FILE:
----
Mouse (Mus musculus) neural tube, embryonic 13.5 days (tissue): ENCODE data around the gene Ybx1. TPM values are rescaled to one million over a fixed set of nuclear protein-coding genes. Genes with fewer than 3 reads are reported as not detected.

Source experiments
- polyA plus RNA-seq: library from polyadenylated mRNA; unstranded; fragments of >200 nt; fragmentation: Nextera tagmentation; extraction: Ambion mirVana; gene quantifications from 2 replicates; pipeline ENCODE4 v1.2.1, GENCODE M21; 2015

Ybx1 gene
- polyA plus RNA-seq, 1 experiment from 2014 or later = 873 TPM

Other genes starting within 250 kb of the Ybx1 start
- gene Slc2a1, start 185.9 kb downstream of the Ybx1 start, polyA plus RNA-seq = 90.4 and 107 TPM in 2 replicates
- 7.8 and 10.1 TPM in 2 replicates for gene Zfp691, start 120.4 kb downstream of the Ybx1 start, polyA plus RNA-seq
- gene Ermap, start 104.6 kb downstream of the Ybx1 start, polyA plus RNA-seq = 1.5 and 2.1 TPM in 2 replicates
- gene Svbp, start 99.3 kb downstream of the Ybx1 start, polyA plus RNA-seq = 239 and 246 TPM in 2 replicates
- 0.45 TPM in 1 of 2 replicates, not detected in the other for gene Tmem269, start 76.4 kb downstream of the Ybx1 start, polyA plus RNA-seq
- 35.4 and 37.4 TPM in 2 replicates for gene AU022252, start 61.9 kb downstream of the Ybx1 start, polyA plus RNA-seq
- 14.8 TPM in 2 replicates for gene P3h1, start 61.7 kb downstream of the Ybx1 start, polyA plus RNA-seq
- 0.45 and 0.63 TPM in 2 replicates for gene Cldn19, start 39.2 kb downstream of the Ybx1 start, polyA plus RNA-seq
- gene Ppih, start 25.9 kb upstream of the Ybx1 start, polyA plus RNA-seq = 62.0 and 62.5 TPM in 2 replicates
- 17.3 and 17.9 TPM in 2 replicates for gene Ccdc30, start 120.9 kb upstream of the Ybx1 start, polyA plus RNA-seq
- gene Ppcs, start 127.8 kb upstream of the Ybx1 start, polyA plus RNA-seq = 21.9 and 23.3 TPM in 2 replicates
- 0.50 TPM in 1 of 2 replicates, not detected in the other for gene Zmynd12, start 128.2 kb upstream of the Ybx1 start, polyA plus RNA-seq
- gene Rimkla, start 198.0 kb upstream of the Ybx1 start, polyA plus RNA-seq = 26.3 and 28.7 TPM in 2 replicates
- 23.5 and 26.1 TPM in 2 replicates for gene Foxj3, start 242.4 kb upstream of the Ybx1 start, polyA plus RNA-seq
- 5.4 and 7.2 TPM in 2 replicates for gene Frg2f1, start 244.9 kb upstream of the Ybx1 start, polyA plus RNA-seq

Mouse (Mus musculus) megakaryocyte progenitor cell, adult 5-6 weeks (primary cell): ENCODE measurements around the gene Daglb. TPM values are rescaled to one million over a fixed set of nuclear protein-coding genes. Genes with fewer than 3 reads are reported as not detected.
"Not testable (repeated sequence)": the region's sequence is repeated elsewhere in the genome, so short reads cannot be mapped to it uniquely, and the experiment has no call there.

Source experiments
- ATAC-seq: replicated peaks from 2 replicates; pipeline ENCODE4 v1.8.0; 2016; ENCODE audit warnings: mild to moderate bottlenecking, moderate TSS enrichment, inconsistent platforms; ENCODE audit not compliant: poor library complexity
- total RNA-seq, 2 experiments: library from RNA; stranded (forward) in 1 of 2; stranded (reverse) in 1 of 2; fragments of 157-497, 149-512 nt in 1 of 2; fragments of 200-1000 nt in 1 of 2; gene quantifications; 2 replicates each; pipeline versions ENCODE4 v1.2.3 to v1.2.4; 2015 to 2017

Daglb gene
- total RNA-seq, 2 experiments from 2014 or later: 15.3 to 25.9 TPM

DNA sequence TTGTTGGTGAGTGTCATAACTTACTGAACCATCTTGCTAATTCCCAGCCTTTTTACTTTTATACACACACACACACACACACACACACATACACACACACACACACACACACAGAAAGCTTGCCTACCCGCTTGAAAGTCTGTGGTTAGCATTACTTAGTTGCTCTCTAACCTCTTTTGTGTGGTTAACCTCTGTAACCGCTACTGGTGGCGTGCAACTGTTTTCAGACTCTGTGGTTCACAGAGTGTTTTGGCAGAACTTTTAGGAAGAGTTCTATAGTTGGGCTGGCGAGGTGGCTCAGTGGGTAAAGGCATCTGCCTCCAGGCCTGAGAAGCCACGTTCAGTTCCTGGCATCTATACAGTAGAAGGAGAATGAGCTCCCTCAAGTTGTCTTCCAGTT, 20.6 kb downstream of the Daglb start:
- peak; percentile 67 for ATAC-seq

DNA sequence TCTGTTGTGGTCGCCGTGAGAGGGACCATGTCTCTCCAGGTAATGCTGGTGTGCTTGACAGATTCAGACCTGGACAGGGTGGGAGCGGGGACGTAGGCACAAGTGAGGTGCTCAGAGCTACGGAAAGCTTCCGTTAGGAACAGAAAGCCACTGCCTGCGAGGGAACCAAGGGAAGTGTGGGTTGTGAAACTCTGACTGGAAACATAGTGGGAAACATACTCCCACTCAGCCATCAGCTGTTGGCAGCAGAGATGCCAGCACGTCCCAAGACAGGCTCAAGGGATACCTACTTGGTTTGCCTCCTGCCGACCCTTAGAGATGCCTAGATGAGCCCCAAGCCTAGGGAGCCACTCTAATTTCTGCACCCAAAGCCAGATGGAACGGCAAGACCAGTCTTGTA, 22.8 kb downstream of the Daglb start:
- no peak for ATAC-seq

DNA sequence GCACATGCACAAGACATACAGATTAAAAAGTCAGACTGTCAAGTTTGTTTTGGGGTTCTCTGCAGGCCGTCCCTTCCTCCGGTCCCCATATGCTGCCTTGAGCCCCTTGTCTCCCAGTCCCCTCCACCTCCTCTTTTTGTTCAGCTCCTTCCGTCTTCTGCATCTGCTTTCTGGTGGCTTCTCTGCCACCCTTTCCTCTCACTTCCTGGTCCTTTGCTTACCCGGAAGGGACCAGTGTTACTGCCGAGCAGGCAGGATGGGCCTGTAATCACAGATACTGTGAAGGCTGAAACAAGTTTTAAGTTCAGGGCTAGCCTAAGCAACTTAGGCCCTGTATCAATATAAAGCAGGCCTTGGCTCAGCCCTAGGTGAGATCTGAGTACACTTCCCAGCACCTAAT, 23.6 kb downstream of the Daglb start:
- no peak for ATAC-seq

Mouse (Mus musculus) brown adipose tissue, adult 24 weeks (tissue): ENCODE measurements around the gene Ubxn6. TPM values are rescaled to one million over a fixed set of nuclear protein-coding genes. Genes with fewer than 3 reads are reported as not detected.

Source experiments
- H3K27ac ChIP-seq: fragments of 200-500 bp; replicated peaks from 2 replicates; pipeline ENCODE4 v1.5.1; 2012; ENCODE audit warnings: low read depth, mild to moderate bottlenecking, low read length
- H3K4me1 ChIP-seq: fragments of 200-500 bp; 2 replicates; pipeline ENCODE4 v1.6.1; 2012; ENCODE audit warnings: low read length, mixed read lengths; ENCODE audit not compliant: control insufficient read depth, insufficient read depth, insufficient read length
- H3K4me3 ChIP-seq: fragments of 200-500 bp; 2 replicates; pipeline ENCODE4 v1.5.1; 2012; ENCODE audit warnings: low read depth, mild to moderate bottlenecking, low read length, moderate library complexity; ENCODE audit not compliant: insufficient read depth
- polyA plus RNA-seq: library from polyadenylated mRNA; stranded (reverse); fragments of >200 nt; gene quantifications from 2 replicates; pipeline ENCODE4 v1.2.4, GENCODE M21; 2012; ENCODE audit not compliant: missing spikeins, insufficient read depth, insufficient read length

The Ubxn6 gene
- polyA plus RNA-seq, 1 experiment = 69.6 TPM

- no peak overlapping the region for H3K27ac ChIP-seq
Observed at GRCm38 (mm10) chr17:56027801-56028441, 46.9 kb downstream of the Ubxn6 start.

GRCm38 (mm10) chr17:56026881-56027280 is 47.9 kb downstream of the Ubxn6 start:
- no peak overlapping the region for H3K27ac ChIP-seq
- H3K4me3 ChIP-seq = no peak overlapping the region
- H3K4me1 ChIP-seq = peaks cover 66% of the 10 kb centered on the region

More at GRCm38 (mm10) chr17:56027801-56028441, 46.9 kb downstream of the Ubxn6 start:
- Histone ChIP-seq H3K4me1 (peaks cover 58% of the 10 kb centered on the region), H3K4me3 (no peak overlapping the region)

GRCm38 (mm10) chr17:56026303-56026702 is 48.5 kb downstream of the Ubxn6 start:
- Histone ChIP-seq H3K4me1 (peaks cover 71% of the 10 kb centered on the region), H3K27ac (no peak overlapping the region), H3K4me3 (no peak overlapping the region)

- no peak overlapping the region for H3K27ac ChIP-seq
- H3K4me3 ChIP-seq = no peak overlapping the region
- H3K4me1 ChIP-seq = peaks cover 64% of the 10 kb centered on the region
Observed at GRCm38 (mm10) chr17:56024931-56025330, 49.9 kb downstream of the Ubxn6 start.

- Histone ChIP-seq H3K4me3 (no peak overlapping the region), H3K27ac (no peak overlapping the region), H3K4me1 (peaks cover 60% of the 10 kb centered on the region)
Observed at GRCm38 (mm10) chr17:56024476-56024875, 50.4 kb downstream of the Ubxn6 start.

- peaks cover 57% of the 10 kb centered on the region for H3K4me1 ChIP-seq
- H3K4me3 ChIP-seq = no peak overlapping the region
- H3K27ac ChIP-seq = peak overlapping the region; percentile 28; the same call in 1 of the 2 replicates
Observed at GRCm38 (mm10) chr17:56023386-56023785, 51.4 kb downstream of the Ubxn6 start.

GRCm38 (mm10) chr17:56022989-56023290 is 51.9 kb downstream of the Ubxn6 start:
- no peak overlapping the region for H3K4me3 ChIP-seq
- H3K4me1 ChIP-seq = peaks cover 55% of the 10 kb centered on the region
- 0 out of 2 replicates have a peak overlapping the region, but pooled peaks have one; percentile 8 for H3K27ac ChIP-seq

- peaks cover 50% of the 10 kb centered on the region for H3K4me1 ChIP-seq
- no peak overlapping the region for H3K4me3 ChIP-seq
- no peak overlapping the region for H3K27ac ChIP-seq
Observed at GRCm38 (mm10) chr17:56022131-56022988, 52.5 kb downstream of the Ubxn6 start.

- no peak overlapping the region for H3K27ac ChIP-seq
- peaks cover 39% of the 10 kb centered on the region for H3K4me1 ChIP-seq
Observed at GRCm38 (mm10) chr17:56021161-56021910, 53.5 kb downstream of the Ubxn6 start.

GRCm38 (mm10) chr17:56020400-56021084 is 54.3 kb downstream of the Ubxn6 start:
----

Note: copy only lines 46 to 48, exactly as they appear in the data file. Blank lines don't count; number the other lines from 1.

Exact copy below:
- no peak overlapping the region for H3K27ac ChIP-seq
- H3K4me3 ChIP-seq = no peak overlapping the region
- H3K4me1 ChIP-seq = peaks cover 66% of the 10 kb centered on the region